UEFA President Aleksander Čeferin: “Football can play an important role in raising awareness of the real and present danger of air pollution.”
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UEFA is launching a public awareness campaign – ‘Cleaner Air, Better Game’ – during the European Under-21 Championship that will take place in Hungary and Slovenia to highlight the growing threat to public health of air pollution, which annually claims more than 8 million lives around the world.
During the group (24–31 March) and knockout (31 May – 6 June) stages, UEFA will lead a range of pilot initiatives that underline its commitment to making the championships a carbon-neutral event.
Among these initiatives, a dedicated Count Us In platform will invite the European football community to commit to small lifestyle changes to help improve air quality: walking or cycling more, moderating domestic heating or reducing food wastage. Each pledge will be added to a counter that converts commitments into real-life carbon savings.
"If ‘Cleaner Air, Better Game’ can inspire everyone involved in football to take small individual actions to improve air quality, there will be collective benefits for all of our society," said UEFA President Aleksander Čeferin announcing the campaign, which is spearheaded by UEFA’s Football and Social Responsibility division.
As well as Count Us In, several other organisations at the forefront of climate action and environmental protection are backing the campaign, including the European Commission (EC) and World Wide Fund for Nature (WWF).
"I welcome UEFA’s clean air campaign: let it be an inspiration for many more actions against the climate crisis across the world of professional football," said Frans Timmermans, Executive Vice-President of the EC in charge of the Green Deal.
"I welcome UEFA’s focus on environmental pollution and its new ‘Cleaner Air, Better Game’ campaign!" said Virginijus Sinkevičius, European Commissioner for Environment, Oceans and Fisheries. "Air pollution has a very real impact on our health, our well-being, even when and where we can enjoy sports. That’s one of many reasons we are committed to a zero-pollution ambition for the European Union."
UEFA President: ‘Real and present danger’
"Poor air quality threatens the long-term health of society and sport," added the UEFA president. "By reaching such a vast audience, football can play an important role in raising awareness of the real and present danger of air pollution – both on and off the pitch."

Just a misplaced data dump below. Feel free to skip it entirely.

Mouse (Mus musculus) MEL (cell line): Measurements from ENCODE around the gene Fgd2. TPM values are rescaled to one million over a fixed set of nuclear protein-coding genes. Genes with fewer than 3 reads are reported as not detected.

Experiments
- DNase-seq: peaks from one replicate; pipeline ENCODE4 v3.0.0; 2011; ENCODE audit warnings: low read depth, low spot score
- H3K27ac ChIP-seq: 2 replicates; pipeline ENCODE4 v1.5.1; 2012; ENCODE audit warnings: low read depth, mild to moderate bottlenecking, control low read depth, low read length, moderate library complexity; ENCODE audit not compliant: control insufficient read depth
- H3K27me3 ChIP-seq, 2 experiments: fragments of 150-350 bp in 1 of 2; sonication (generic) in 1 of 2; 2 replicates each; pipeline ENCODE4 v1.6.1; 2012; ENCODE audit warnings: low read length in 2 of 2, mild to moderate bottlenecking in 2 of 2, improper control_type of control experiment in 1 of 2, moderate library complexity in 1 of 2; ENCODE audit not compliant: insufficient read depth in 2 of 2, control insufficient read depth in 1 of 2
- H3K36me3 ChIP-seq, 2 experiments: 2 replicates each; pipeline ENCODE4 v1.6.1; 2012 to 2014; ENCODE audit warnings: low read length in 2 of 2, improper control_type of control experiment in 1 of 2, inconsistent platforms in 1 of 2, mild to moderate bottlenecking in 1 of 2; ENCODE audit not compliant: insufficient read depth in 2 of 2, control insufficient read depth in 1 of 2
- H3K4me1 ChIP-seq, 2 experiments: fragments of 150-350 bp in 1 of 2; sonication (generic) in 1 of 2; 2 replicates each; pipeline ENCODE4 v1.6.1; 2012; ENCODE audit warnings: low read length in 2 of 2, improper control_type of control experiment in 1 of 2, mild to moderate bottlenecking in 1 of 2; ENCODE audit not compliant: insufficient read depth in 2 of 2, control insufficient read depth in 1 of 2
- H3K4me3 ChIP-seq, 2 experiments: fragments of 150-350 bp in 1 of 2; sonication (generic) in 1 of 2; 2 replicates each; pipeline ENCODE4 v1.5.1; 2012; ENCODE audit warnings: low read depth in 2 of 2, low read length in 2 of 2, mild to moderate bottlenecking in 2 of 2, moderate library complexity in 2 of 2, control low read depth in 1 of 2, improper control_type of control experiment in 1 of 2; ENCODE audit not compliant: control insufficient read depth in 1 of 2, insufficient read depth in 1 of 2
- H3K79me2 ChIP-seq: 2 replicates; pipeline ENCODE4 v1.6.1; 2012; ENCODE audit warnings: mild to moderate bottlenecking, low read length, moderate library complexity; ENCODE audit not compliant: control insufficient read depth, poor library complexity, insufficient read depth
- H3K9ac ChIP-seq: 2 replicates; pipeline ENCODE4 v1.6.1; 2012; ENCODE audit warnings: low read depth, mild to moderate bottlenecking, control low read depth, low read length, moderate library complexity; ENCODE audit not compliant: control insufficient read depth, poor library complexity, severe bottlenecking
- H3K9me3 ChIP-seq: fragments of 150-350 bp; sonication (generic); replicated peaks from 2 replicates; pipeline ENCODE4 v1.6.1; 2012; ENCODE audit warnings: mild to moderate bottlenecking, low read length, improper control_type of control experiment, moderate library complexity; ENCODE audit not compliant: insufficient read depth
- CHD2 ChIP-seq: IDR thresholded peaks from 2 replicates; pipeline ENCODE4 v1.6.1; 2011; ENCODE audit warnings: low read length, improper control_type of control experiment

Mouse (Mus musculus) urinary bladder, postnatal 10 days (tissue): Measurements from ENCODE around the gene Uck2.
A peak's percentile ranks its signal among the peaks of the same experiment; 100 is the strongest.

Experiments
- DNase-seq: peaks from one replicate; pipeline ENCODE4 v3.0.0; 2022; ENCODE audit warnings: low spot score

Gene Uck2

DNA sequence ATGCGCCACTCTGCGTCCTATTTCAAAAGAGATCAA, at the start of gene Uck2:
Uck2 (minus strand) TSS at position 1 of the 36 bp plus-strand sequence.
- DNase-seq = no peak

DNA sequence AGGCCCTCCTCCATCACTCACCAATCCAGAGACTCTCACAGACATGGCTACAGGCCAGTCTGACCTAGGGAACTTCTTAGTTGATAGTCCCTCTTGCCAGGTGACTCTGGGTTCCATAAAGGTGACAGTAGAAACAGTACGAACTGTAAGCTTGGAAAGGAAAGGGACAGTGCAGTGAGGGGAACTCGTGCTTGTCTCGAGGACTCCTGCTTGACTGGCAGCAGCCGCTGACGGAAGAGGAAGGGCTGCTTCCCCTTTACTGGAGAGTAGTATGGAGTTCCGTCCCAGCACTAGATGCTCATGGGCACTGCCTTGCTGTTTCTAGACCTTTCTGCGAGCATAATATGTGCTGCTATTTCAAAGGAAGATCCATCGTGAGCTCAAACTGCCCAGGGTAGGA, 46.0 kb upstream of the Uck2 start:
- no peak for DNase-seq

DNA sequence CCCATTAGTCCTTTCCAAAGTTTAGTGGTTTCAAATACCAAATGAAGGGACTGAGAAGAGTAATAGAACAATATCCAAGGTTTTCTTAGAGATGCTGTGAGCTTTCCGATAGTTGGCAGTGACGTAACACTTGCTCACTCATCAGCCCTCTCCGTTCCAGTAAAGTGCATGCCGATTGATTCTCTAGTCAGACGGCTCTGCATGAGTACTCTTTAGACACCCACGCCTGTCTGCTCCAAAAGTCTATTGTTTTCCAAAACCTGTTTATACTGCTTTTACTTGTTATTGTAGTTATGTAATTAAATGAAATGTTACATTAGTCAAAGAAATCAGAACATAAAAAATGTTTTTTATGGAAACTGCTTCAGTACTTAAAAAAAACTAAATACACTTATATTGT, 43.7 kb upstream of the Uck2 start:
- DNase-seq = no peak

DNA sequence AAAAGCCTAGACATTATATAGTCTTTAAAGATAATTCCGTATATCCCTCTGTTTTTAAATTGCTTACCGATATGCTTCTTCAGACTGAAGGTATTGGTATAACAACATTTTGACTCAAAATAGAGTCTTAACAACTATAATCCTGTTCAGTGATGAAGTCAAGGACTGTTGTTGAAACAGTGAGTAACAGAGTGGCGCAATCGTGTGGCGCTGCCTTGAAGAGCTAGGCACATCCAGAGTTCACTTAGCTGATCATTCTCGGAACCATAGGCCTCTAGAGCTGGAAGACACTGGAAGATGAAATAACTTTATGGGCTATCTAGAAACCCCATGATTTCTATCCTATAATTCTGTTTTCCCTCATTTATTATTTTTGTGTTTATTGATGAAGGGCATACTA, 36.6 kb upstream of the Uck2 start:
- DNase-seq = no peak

The EC estimates that 130 cities across the continent currently fail to meet standards set by its air quality legislation. Air pollution in Europe alone causes the premature death of 400,000 citizens each year.
Science suggests that poor air quality has a growing negative impact on footballers’ health, with even professional players struggling to perform. Studies show that higher levels of air pollution can slow the pace of matches by up to 15%.
"Millions of Europeans love football. Watching it and playing it. No matter if we are kicking a ball around a green park or on a concrete playground, everyone playing deserves to breathe clean air," said Mr Timmermans, "As fans and players, our individual choices can help tackle the climate crisis, for example, in choosing how we get to a match."
"UEFA’s campaign with Count Us In comes at an exciting tipping point," said Christiana Figueres, former Executive Secretary of the United Nations Framework Convention on Climate Change (UNFCCC). "Clean, regenerative energy systems are in our grasp, but to accelerate their adoption, we need everyone to step up to the challenge.
"Burning fossil fuels for energy and transport is causing climate change and levels of air pollution that are poisonous to us all. We are delighted to engage the millions of football fans and hundreds of players across Europe in taking steps to protect what they love."
UEFA and co-hosts team up for legacy activities
As well as ensuring this will be a carbon-neutral event, UEFA is also working with the national football associations of Hungary and Slovenia to leave a positive legacy for future efforts to combat air pollution in both host countries.
To this end, the governing body has joined forces with the co-hosts to invest in planting more trees in both countries as well as boosting bike-sharing programmes and usage during the championships.
"With these symbolic measures, we are widening responsibility for protecting the environment and supporting green initiatives for the wider football community," said Radenko Mijatović, President of the Football Association of Slovenia (NZS).